Have a nice day.

    • Missy Smith profile image

      Missy Smith 

      5 years ago from Florida

      Hey Venkatachari,

      A few years back, I had a few good Indian friends who were of this religion. I remember I was extremely interested in the traditions and rituals of their religion. I am a curious person that way. Anyway, my friend Amit explained the marriage ritual to me, and I thought it was fascinating. There are so many things that take place during the days leading up to the wedding and on the wedding day. Your story brought back that conversation I had with my friend. I haven't spoken to him or any of my Indian friends for several years now. I suppose they got married or just got busy in their lives. Amit and Deepak are both from Mumbai, and my other friend, Riyas, is from Chenai. I think that was the name of his home. I miss speaking to them, but understand life gets busy. Thanks for sharing and reminding me of great conversations with some good friends. :)

    • Venkatachari M profile imageAUTHOR

      Venkatachari M 

      5 years ago from Hyderabad, India

      Thank you, Padmaja. I have been one of the close guests at the marriage and enjoyed it very much and also got honoured by the parents of bride there. It has been a great occasion for me.

      Thanks for your nice comment.

    • Padmajah Badri profile image

      Padmajah Badri 

      5 years ago from India

      WOW ..I superlike the hub.Detailed view on marriages in India.Happy Writing!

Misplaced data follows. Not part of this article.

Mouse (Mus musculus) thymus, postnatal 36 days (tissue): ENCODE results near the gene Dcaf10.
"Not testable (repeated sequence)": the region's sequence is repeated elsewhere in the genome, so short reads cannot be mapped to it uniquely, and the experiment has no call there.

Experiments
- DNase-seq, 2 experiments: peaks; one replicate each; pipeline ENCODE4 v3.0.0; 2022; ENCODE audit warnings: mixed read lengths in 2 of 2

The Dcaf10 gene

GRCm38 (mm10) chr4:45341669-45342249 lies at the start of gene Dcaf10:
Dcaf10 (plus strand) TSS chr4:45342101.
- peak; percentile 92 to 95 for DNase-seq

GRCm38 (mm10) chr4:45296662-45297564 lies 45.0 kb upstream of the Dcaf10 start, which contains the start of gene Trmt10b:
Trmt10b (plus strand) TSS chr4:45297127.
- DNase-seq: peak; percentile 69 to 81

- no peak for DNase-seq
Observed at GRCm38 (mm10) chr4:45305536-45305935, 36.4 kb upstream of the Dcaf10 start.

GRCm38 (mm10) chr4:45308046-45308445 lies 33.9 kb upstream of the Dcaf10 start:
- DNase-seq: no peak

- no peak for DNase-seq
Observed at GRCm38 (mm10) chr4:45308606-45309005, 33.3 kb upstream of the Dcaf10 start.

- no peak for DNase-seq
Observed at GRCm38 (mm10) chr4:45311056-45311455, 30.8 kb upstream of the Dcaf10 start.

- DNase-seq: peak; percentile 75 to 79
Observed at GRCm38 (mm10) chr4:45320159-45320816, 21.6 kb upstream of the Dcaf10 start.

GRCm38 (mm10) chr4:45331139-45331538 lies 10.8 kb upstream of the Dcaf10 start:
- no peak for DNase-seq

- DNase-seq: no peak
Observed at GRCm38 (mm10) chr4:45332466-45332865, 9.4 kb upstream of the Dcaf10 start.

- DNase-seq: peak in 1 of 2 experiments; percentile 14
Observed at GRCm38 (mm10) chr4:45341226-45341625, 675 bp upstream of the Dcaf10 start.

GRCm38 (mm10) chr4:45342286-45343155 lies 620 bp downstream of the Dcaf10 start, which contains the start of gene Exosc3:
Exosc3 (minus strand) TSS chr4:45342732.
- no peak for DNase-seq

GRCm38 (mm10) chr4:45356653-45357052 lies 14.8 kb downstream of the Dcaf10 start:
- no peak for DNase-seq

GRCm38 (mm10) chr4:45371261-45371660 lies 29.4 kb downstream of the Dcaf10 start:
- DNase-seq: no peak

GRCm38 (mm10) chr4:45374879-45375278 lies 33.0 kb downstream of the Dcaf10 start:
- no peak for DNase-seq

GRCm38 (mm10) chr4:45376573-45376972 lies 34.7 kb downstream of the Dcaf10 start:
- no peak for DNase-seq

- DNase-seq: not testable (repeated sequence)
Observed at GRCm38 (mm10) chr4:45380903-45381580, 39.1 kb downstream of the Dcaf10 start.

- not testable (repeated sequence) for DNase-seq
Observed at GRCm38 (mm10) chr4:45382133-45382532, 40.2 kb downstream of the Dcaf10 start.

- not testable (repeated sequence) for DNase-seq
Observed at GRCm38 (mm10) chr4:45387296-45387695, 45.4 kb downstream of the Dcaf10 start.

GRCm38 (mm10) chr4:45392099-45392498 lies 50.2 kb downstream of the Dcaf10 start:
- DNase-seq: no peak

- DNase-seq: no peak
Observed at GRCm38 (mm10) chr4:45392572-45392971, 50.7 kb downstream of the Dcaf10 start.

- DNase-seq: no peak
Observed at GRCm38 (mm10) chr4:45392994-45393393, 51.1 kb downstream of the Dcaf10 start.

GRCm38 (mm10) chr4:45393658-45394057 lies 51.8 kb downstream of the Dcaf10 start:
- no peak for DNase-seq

• Venkatachari M profile imageAUTHOR

      Venkatachari M 

      5 years ago from Hyderabad, India

      Thanks for the visit and comment.

    • 10000001 profile image

      madugundu krishna 

      5 years ago from Yemmiganur

      nice post

    • Venkatachari M profile imageAUTHOR

      Venkatachari M 

      5 years ago from Hyderabad, India

      Thanks for your visit and nice comment.

    • Mel Carriere profile image

      Mel Carriere 

      5 years ago from Snowbound and down in Northern Colorado

      Weddings here in the US are big and expensive affairs, but this process seems extraordinarily complicated, though very beautiful and meaningful as well. Great hub!

    • Venkatachari M profile imageAUTHOR

      Venkatachari M 

      5 years ago from Hyderabad, India

      Yes, Peachy. The bride and groom can't eat till the ceremonies are completed. It takes many hours and they have to fast while all attending the ceremony enjoy eating so many varieties of dishes.

      Thanks for the visit and nice comment.

    • peachpurple profile image


      5 years ago from Home Sweet Home

      wow, the photos and details are so spectacular, I had been to my friend's marriage, 20 years ago but it was the dinner only. She had to stay on stage for hours without food. So pity and hot she said

    • Venkatachari M profile imageAUTHOR

      Venkatachari M 

      5 years ago from Hyderabad, India

      Thank you, breakfastpop. Glad it appealed to you. Thanks for the visit and nice comment.

    • breakfastpop profile image


      5 years ago

      What a terrific and fascinating hub. I thoroughly enjoyed getting a glimpse into your customs.

    • Venkatachari M profile imageAUTHOR

      Venkatachari M